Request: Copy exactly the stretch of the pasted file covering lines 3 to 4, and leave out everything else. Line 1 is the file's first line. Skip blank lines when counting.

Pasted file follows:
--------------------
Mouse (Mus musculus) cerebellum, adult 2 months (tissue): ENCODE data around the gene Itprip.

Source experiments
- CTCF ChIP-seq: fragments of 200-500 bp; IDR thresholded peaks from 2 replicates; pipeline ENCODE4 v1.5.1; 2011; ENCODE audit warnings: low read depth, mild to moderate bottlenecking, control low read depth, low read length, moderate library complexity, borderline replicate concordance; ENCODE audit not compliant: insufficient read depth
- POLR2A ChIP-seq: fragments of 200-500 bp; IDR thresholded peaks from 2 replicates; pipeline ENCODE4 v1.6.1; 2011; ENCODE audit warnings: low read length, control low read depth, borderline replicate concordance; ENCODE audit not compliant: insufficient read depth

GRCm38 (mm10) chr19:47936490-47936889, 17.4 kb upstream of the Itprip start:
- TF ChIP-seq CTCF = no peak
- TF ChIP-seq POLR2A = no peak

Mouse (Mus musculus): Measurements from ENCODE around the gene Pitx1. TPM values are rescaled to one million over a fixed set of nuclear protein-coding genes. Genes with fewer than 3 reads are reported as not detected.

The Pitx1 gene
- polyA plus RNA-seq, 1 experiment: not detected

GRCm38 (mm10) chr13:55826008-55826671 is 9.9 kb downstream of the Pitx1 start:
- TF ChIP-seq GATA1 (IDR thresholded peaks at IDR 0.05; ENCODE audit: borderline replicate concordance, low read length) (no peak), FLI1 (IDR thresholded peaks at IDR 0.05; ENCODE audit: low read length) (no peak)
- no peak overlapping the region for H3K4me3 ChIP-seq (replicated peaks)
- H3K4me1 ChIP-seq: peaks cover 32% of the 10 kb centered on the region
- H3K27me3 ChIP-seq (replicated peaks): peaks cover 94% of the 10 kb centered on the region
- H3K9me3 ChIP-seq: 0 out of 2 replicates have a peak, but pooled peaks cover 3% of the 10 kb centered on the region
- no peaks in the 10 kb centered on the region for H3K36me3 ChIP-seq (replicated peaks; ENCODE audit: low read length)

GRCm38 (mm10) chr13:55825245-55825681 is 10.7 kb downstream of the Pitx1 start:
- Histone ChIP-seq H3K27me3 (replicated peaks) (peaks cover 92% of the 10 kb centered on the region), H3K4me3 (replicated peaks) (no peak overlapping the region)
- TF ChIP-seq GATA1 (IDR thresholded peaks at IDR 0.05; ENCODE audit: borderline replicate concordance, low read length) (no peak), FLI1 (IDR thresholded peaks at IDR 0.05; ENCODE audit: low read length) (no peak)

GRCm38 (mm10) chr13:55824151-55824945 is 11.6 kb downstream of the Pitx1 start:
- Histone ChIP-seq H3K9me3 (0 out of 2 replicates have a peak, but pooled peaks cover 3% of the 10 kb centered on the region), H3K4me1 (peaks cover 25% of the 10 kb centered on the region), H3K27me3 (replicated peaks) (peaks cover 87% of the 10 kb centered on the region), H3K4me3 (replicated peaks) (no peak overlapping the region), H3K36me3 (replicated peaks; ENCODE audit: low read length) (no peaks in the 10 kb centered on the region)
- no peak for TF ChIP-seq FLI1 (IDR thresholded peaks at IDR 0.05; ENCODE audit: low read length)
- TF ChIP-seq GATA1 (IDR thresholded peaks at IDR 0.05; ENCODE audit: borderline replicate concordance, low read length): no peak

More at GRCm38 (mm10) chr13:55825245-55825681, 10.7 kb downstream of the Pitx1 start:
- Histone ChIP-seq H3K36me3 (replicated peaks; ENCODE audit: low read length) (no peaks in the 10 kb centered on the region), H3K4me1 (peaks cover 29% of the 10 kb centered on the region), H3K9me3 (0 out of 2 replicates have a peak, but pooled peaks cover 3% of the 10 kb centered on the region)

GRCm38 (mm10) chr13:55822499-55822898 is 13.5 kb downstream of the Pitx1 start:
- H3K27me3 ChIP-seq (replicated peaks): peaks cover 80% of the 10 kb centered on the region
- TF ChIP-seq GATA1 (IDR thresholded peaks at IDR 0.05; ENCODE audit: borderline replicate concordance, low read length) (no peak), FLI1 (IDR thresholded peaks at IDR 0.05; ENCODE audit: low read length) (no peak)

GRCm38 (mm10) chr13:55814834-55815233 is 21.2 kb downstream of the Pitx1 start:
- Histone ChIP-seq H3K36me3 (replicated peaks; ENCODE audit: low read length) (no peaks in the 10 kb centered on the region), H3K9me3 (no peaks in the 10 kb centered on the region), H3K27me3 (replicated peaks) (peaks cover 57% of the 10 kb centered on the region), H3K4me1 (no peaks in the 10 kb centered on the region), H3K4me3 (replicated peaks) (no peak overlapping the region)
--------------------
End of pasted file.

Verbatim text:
- CTCF ChIP-seq: fragments of 200-500 bp; IDR thresholded peaks from 2 replicates; pipeline ENCODE4 v1.5.1; 2011; ENCODE audit warnings: low read depth, mild to moderate bottlenecking, control low read depth, low read length, moderate library complexity, borderline replicate concordance; ENCODE audit not compliant: insufficient read depth
- POLR2A ChIP-seq: fragments of 200-500 bp; IDR thresholded peaks from 2 replicates; pipeline ENCODE4 v1.6.1; 2011; ENCODE audit warnings: low read length, control low read depth, borderline replicate concordance; ENCODE audit not compliant: insufficient read depth